In an interview with Pitchfork, the singer waxed lyrical about the documentary Fantastic Fungi (2020), full of time-lapse footage of spreading fungal networks set to the words of famed mycologist Paul Stamets. On ‘Mycelia’, a track whose cut-up vocals recall the production style of 2004 album Medulla, Björk gives a Fantasia-like voice to the mycorrhizal network itself, the miniaturised bleeps and bloops like strands edging out into the darkness. Where Fantastic Fungi dwells on the potential mental health benefits of mushrooms, another recent documentary, The Mushroom Speaks (2021), zeroes in on its capacity to heal the environment. In one scene, the anthropologist Anna L. Tsing digs into sandy soil with her bare hands to unearth the threads of a mycelium network that is essentially holding the landscape together like a vast net. This enables the trees that have taken root there to survive.

Courtesy Princeton University Press

As Tsing writes in her highly influential book The Mushroom at the End of the World (2015), it’s often thought that the first living thing to emerge from Hiroshima was the matsutake mushroom. This speaks to the organism’s poetic appeal: its ability to decompose dead matter and recycle that into soil; to digest pollutants and transform them into something less harmful. Hope springs where the capped fruit of fungi appears, even in places otherwise defined by ruin and pain. Tsing says it’s about finding ‘wonder in the midst of dread’. What Björk does is reorient these ideas of regeneration from the environment to the person. On ‘Ancestress’ and ‘Sorrowful Soil’, two tracks about her late mother, beauty stems from death in the form of aching choral music. Her wail of ‘emotional textile’ on the latter evokes the ‘emotional landscapes’ of 1997’s ‘Jóga’, a song that cuts to the bone of a recurring idea in Björk’s work – nature being something that is carried within, not just external phenomena.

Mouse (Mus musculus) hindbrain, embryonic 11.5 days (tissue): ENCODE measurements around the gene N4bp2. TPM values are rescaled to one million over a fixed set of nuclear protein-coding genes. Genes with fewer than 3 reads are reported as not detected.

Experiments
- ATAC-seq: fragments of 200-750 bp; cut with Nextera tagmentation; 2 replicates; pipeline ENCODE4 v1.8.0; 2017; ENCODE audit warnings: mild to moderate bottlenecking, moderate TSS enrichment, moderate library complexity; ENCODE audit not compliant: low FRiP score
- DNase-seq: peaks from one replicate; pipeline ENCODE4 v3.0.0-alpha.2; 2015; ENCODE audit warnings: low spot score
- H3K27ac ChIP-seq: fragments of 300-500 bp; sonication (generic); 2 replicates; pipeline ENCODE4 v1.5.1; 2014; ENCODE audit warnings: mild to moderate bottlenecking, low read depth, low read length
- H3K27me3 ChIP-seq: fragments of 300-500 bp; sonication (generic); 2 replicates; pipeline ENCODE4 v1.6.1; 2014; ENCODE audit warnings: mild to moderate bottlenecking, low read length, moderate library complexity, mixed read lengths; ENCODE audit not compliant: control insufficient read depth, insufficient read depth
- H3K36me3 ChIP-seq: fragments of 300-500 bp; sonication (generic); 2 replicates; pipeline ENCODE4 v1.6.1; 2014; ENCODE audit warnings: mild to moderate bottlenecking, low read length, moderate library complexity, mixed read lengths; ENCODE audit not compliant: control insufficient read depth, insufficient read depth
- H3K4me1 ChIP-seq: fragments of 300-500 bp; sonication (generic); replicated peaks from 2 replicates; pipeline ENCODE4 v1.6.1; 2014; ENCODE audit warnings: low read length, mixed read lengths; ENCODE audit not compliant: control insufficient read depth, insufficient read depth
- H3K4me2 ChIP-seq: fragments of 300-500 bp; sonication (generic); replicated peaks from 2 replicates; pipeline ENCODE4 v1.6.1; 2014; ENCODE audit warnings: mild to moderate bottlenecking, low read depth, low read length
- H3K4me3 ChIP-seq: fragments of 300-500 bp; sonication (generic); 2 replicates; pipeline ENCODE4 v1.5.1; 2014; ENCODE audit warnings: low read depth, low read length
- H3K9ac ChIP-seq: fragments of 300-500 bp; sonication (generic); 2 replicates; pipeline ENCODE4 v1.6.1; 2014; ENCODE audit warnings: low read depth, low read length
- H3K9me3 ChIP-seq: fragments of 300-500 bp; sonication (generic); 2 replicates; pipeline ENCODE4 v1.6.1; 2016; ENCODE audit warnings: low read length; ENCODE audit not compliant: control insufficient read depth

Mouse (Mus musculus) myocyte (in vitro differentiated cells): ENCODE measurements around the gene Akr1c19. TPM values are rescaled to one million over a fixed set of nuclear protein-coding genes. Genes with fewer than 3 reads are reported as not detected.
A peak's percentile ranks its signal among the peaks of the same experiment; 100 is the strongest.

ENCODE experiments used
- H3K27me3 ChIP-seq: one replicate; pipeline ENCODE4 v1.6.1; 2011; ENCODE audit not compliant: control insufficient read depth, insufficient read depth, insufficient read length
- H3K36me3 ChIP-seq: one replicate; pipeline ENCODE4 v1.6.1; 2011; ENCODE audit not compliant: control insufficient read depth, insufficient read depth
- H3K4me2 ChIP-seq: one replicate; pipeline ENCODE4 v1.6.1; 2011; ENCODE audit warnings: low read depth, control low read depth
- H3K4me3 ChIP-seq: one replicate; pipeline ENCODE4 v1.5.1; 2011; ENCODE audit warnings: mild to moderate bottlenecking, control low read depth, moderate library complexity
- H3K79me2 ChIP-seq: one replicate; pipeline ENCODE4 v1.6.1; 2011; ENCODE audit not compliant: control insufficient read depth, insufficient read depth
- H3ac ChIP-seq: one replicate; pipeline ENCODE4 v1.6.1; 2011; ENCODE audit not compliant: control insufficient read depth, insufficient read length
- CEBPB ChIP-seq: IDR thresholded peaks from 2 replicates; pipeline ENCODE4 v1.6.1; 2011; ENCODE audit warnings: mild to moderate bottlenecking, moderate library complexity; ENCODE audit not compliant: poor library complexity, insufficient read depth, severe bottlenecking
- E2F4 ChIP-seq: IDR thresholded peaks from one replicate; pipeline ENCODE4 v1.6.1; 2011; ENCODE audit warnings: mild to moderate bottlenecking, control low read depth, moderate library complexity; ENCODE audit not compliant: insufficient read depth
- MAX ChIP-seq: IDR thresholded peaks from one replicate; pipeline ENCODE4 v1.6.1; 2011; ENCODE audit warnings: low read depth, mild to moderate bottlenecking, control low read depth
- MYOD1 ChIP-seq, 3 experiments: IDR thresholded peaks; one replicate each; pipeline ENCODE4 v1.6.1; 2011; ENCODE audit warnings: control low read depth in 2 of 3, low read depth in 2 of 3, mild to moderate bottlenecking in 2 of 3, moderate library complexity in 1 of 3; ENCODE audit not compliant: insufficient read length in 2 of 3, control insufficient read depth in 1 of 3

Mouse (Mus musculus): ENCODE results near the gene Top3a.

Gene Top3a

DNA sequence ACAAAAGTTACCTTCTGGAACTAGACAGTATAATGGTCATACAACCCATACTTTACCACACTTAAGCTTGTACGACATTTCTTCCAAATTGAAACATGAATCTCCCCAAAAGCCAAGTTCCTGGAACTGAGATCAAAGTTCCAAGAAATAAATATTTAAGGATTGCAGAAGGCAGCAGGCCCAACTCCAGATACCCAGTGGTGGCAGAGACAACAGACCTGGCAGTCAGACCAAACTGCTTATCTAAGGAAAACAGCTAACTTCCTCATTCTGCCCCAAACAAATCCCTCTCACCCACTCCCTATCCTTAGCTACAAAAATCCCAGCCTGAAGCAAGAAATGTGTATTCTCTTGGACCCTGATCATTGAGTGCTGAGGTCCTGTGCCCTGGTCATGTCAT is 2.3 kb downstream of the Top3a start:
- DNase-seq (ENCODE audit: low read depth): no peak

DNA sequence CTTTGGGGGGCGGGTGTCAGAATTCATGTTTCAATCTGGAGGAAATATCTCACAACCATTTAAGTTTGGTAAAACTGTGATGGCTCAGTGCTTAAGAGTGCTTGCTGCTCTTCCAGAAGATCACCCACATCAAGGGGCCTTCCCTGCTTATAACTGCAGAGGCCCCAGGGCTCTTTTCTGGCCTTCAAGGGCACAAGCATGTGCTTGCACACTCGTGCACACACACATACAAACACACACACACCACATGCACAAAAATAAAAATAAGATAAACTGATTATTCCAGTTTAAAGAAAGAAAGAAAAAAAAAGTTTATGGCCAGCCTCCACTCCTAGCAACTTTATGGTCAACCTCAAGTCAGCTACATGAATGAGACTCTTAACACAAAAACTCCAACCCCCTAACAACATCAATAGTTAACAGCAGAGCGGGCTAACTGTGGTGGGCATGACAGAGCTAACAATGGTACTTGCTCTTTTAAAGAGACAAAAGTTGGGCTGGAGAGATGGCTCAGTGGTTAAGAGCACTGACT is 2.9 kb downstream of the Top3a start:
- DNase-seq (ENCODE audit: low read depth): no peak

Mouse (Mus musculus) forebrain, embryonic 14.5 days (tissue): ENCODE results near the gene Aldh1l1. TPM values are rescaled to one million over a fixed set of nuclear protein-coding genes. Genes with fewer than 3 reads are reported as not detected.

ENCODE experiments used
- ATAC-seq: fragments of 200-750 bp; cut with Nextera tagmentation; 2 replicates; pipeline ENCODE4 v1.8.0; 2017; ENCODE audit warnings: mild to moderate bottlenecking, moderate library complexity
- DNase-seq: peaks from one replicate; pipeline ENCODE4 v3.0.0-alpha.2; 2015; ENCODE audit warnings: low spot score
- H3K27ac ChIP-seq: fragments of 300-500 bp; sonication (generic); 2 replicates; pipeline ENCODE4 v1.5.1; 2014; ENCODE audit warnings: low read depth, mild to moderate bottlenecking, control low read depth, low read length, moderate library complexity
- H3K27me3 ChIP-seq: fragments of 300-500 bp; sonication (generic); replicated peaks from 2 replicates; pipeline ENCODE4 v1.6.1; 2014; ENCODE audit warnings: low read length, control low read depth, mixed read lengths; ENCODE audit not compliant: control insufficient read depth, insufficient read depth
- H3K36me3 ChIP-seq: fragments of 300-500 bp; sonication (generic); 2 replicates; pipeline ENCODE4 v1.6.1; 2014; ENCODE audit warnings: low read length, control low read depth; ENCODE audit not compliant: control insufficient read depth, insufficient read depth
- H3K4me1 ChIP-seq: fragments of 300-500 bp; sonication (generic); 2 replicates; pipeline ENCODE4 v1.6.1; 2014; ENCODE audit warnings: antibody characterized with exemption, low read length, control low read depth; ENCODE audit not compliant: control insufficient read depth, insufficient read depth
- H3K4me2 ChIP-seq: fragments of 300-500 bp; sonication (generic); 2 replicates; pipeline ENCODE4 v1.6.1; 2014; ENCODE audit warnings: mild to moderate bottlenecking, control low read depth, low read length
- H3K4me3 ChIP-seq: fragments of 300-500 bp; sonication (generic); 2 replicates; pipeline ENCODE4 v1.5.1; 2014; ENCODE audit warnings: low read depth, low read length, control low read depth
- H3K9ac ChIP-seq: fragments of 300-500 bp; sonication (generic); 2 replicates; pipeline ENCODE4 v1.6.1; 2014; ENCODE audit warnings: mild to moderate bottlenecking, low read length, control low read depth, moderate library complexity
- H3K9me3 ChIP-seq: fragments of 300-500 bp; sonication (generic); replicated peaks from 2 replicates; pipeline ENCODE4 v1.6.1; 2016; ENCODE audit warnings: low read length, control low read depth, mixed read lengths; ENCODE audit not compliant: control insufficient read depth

On Fossora’s title track, she sings: ‘Into the atmosphere / There’s spores everywhere’ before digging into the dirt again in a way that ‘dissolves old pain’. Then, on the album’s closer, ‘Her Mother’s House’, Björk considers her daughter leaving home as another woodwind instrument, the cor anglais, sweeps and swoons around her delicate vocals. Towards the end of the song, Björk’s daughter, Ísadóra Bjarkardóttir Barney, becomes its focal point, singing of a ‘balloon painted with red clay’. With these words, earth and air are united; the cosiness and safety of the womb is invoked as a feeling that can also be carried.

Björk, Atopos, 2022, still. Courtesy One Little Independent

While it isn’t really an ‘-ism’, perhaps it’s helpful to think of the musician as a forager, a little like another utopian artist, Ursula K. Le Guin. In The Carrier Bag Theory of Fiction (1986), Le Guin wrote about putting ‘useful, edible, or beautiful’ things into a basket, taking them home, and sharing everything out either to eat in the moment or store for later. This was her metaphor for telling stories, slowly accruing ideas, characters and plots rather than focusing on big acts of heroism and conflict. Björk appears to work like this. By plunging back into nature and focusing on the mushroom, she has uncovered another bounty of meaning: ‘Fossora’ is an album to savour.